Tax levy increase of 4.6% presented to Wellington County council

Additional $8.4 million proposed to be raised by taxes in 2024

GUELPH – This year’s county budget is taking shape en route to its anticipated approval at the end of the month.

Treasurer Ken DeHart provided an updated overview of Wellington County’s proposed 2024 budget and a 10-year forecast of capital demands at a special meeting on Jan. 8.

Prior to a December break, staff presented council with a proposed 4.8 per cent tax levy increase for this year, following the removal of a $1.6-million broadband internet capital project.

But the county hadn’t yet been told of a $500,000 reduction in infrastructure funding from provincial tax dollars.

That meant county finance staff had to reassess what they were working with.

Changes to the budget, reducing the tax levy by $195,000, have since brought the proposed levy increase down to 4.6% from 4.8%.

The overall operating budget this year is estimated to ring in at around $301 million; and the capital budget around $75 million.

The proposed total to be raised from taxes is $128.8 million, including an increase this year of $8.4 million.

Key to getting the slight reduction in the levy increase is a staff proposal to raise the fee for the county’s yellow garbage bags by 50 cents per bag as of July 1.

There’s more discussion about that to come at the committee level, but if the recommendation is supported by council, it would generate $300,000 this year, according to DeHart.

If the solid waste committee and council don’t move forward with the increase, the levy will sit between 4.8% and 4.9%.

Costs for roads and bridges are the heaviest demand on the tax levy (29%), followed by the county’s contract with the OPP for policing (14%) and the cost of administration (12%).

Operating increases

A sample of operating budget increases across departments include:

  • converting 10 seasonal snowplow operator positions into full-time equipment operators;
  • a $600,000 increase to the curb-side garbage collection contract;
  • new civilian media relations coordinator for the OPP, pushing an increase to the policing contract cost just over 2% in 2024;
  • $5.2-million increase to social and affordable housing budgets for more shelter spaces, rent supplements, housing maintenance and several staff;
  • new staff positions at Wellington Terrace Long-Term Care Home;
  • nine more paramedic positions at a cost to the county of $719,000;
  • improved Ride Well service levels and driver hourly rates at a cost of $240,000;
  • continuation of the Smart Cities program and two staff positions with a budget increase of $170,000;
  • increase to the Source Water Protection Program budget of $80,000; and
  • a number of new staff, including human resources positions, a new communications staffer, maintenance worker, and admin assistant.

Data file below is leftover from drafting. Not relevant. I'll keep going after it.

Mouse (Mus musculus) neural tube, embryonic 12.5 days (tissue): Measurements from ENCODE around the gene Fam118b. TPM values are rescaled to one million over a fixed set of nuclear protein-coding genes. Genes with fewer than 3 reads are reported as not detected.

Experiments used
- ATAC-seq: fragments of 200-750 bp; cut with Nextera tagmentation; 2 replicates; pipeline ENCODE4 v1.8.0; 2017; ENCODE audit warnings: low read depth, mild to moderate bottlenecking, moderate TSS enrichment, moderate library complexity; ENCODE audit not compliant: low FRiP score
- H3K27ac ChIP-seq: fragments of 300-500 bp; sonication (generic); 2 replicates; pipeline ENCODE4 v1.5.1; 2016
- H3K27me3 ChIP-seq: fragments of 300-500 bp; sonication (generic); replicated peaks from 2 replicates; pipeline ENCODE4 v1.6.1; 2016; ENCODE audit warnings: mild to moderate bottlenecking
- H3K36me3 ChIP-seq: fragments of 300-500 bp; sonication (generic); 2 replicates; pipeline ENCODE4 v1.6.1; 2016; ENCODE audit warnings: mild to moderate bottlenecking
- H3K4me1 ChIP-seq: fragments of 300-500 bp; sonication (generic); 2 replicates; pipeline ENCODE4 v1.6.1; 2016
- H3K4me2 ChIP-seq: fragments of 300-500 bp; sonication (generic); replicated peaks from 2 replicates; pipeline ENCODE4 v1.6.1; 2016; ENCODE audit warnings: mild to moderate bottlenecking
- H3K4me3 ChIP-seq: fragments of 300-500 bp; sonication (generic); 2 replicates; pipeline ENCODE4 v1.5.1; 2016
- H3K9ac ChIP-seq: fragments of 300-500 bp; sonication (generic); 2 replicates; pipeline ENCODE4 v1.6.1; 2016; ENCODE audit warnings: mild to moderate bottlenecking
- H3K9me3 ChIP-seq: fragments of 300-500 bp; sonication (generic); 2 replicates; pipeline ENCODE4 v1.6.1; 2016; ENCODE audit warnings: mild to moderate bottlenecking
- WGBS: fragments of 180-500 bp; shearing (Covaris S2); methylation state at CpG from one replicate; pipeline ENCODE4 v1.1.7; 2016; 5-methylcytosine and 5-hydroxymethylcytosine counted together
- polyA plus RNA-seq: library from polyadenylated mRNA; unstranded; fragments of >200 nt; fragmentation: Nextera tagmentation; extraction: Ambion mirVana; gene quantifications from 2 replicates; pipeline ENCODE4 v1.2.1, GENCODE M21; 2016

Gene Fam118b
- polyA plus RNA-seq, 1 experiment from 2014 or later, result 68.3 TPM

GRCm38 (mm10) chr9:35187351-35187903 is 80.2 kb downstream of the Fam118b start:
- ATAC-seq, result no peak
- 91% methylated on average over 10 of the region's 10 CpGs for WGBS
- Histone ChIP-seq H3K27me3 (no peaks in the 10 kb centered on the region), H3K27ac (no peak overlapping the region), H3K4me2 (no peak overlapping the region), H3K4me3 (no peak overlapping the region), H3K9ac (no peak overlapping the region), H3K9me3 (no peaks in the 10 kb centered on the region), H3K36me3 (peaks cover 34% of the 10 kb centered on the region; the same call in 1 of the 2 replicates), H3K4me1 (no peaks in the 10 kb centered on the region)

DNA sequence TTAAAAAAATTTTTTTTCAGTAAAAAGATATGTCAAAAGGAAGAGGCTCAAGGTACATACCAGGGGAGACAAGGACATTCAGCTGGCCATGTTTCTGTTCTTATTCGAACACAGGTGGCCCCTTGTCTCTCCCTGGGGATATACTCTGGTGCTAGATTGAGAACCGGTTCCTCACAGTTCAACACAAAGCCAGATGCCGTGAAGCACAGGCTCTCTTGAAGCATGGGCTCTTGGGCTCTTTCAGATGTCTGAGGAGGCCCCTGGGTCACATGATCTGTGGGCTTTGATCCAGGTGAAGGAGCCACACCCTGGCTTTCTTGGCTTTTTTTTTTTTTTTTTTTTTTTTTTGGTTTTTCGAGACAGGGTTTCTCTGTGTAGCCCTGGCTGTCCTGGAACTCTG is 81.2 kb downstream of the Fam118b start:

New county staff positions account for an additional $789,100 in operations spending this year. The number of “full-time equivalent” positions could increase from 752 to 763 in 2024.

Easing inflationary pressure over time

The county is expected to draw on its reserve accounts more than usual in the coming years to absorb significant capital expenses.

At the end of 2023, there was an unaudited total of around $110 million held in reserves.

Projections suggest $3.6 million could be withdrawn from those reserves by the end of 2024, predominantly for capital.

Over the pandemic years, project spending fell, so reserve accounts were bolstered, DeHart explained.

Now, with inflation, he said there will be “significant pressure” within the first three years of the county’s 10-year forecast.

“Our strategy has been to phase in some of the inflationary cost increases … over a two- to three-year period, so that’s why we’re seeing a draw on our capital reserves the first few years of the forecast,” DeHart said.

“Over time, as long as we stick with our long-term plan, we should be able to improve those when times get a little bit better,” he added.

Through to 2033, the county is looking at spending around $575 million on capital work.

Most of that spending is proposed for roads and bridges, followed by social and affordable housing, and new ambulance stations.

A decade of debt

The county anticipates relying on $81.8 million of new debt in the next decade – $20.5 million covered by taxpayers and $61.3 million covered by fees paid by developers – to pay for new roads garages, ambulance stations, road construction, a new Erin library, and an upgrade to the Elora waste facility, among others.

“The province’s decision to limit our ability to collect development charges, and all of the legislative deferrals that they’ve made, as well as the increasing cost of capital … all three of those things are factoring together to increase out reliance on growth-related debt,” DeHart said.

Tax-supported debt and the cost of interest remains “relatively stable” however, DeHart told council.

“We’ve got a couple of challenging years ahead,” DeHart remarked.

There’s a tax levy increase of 4.7% forecasted in 2025, but DeHart cautioned that’s largely based on projections, and federal and provincial infrastructure funding is trending down.

If councillors are looking to reduce levy demand this year, DeHart suggested not deferring projects to future years.

“Otherwise, we might find ourselves in a difficult position,” he said, suggesting council instead look to “concrete cuts or other adjustments.”

The budget is being discussed in the coming weeks at the committee level and the Police Services Board before it’s expected to come to council for final consideration on Jan. 25.